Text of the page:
If there is evidence that an offence was aggravated by a prejudice motive on one of the listed grounds, that will be recorded by the police. It will be taken into account by the procurator fiscal (prosecutor) in decisions on whether and how to prosecute. Then, if the motive of prejudice is proven in court, it must be taken into account in sentencing. That could mean a heavier or more appropriate sentence.

And the prejudice motive will be recorded at all stages, so that statistics can be collected on hate crimes.

This statutory aggravation law is not new – for LGBTI+ people it has been in place since 2010. However, from 1st April 2024, for the first time, a prejudice motive against intersex people (people with variations in sex characteristics) will be recorded properly as such. Previously, these were recorded as a form of transgender identity prejudice, which is not correct.

The other change that the new Act makes to the statutory aggravation is to add prejudice on grounds of age, which was previously not included.

Most hate crimes in Scotland are dealt with using a statutory aggravation. Remember that the aggravation can only be used when another criminal offence has been committed (threatening or abusive behaviour, assault, sexual assault, vandalism, etc etc). The aggravation is about recording and taking into account the prejudice motive for that offence.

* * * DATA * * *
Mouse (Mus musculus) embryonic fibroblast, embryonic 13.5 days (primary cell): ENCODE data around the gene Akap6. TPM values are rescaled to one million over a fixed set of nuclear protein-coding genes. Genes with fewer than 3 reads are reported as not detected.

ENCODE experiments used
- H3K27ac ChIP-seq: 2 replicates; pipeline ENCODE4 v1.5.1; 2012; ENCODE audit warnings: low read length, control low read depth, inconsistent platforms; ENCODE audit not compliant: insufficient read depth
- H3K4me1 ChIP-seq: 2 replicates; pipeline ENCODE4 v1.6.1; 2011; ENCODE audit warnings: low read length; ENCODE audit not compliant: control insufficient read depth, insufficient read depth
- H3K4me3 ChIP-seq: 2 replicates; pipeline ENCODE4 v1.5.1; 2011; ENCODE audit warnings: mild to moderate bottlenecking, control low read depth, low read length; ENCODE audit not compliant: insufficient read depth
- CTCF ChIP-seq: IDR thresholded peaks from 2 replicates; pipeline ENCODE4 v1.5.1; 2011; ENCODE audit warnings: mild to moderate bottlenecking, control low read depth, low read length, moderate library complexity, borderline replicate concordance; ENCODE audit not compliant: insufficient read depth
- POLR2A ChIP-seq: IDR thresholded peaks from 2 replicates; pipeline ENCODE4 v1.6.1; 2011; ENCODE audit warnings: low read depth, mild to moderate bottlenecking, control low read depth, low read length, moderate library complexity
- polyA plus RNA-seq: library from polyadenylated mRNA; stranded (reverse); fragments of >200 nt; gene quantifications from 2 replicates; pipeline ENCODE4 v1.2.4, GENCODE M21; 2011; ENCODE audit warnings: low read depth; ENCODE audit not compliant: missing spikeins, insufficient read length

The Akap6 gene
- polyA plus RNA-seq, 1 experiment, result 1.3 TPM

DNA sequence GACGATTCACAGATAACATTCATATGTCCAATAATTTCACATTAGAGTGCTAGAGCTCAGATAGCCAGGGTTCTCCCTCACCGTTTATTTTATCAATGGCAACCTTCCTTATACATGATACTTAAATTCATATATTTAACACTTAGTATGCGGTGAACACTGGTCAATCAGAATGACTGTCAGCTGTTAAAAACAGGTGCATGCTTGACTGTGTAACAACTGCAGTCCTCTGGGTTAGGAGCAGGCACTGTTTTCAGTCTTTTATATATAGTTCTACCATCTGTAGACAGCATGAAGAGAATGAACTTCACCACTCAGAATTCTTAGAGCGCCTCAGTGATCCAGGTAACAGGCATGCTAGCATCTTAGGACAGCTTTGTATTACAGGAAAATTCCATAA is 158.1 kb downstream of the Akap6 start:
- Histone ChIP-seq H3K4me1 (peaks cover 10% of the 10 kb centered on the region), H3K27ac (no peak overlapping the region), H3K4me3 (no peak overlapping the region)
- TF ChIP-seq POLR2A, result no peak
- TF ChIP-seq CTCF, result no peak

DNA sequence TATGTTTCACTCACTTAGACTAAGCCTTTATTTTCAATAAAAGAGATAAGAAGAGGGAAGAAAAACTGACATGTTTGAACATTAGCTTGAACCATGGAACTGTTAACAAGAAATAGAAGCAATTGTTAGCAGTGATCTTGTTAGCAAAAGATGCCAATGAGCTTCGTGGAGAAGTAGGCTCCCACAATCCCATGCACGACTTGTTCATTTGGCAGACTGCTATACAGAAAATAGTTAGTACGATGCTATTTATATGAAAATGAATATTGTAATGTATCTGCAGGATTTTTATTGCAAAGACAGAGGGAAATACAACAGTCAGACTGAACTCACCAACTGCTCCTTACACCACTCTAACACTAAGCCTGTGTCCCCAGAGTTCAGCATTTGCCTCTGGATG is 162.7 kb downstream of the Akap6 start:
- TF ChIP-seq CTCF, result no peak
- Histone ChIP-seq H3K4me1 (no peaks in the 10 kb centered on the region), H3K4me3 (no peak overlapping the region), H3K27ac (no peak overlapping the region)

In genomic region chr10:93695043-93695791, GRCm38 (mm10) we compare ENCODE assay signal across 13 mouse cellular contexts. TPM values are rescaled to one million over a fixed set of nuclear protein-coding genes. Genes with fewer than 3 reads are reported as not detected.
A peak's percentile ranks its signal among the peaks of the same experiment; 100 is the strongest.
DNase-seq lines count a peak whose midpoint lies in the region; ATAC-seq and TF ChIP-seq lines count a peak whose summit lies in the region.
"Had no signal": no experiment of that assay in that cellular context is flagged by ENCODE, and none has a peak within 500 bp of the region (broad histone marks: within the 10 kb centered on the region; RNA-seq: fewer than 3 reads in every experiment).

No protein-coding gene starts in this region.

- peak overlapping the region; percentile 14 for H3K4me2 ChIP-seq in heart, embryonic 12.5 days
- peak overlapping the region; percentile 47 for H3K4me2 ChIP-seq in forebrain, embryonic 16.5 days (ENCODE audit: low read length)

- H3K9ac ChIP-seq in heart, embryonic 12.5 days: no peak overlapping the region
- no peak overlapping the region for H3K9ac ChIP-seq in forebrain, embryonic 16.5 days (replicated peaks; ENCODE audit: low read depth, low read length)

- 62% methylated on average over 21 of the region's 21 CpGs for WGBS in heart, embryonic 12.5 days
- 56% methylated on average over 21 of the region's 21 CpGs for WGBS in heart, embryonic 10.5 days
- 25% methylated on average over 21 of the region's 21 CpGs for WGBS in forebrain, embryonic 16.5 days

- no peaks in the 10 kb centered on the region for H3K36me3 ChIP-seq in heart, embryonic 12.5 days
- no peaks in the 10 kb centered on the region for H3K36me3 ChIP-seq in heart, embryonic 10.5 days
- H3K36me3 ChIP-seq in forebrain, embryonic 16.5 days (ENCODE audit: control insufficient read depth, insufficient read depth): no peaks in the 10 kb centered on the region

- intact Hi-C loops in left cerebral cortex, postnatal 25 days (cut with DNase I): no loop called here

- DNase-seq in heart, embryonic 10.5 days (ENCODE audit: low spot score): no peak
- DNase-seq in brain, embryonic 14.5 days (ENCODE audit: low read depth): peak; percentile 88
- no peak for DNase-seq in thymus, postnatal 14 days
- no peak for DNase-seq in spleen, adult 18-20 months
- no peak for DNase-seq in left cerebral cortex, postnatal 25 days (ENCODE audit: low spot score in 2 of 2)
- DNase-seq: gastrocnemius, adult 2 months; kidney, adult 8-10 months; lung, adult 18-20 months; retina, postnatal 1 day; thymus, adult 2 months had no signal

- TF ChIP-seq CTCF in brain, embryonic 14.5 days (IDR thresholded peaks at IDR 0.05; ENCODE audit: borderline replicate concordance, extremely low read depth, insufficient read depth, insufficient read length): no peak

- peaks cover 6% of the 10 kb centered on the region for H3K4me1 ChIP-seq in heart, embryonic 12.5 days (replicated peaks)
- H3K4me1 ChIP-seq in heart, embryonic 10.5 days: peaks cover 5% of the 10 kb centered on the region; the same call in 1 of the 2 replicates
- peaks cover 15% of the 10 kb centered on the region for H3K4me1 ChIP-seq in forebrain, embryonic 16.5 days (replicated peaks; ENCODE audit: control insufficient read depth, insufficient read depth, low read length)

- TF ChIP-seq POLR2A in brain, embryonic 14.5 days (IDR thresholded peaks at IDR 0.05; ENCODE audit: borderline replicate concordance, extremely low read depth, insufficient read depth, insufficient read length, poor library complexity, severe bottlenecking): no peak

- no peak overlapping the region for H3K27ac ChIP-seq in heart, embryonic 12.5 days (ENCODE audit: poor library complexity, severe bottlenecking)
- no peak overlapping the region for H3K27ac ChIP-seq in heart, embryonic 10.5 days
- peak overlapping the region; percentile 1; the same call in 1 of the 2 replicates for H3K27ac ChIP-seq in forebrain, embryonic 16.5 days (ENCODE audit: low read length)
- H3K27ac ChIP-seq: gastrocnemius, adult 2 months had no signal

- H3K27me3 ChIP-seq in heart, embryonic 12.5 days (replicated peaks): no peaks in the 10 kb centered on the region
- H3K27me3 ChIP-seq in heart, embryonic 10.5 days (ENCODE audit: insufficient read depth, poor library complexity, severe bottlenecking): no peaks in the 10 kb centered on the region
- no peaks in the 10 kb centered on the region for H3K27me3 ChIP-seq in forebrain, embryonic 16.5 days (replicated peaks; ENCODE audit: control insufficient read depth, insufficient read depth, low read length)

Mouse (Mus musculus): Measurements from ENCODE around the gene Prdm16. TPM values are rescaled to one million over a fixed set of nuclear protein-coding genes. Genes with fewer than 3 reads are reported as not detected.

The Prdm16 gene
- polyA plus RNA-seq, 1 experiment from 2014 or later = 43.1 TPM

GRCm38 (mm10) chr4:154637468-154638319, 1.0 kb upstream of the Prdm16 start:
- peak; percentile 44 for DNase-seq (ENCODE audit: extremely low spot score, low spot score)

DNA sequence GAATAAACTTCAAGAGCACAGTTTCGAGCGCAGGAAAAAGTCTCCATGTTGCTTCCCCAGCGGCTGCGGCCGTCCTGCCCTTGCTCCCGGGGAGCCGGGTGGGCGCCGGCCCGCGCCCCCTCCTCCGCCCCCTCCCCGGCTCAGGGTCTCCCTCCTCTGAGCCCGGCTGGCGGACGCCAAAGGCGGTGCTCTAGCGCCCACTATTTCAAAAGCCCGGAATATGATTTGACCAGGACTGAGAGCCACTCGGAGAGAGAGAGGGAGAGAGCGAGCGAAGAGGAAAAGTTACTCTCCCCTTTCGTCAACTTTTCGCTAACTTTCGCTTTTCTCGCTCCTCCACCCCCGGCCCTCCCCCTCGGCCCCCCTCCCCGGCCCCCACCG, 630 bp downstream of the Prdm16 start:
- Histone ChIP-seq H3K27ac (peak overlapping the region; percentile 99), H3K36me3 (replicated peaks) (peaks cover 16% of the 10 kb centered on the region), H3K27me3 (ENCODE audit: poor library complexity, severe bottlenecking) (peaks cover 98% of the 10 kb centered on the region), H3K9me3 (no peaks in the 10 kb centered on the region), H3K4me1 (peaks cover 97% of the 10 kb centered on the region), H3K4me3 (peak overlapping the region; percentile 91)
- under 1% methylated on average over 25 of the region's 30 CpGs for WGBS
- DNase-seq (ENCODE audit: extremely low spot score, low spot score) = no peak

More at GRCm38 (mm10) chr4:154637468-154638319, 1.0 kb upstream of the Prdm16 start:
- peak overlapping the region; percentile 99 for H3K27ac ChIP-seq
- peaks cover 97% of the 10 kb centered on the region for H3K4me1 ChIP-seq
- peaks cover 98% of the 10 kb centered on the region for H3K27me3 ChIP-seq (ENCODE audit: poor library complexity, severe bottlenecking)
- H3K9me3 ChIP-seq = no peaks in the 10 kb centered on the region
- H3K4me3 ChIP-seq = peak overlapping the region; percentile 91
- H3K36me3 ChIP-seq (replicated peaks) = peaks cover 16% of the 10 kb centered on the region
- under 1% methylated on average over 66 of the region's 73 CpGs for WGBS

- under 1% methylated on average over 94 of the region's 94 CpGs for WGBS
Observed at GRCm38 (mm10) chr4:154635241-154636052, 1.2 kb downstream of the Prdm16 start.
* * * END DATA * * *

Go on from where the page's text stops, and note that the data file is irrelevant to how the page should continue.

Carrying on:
It is important to note that it makes no difference what the actual sexual orientation, or trans status, or intersex status, of the victim of the offence is. What matters is the motive – why the perpetrator did the offence. For example, if a cisgender person is attacked because the attacker thinks they are trans, or because they associate with trans people, that is a transgender identity prejudice hate crime, and the statutory aggravation will apply.

In the year to March 2023, there were 1884 offences reported by police to procurators fiscal which had an aggravation of sexual orientation prejudice. For the large majority of those (86%), the offence reported was threatening or abusive behaviour.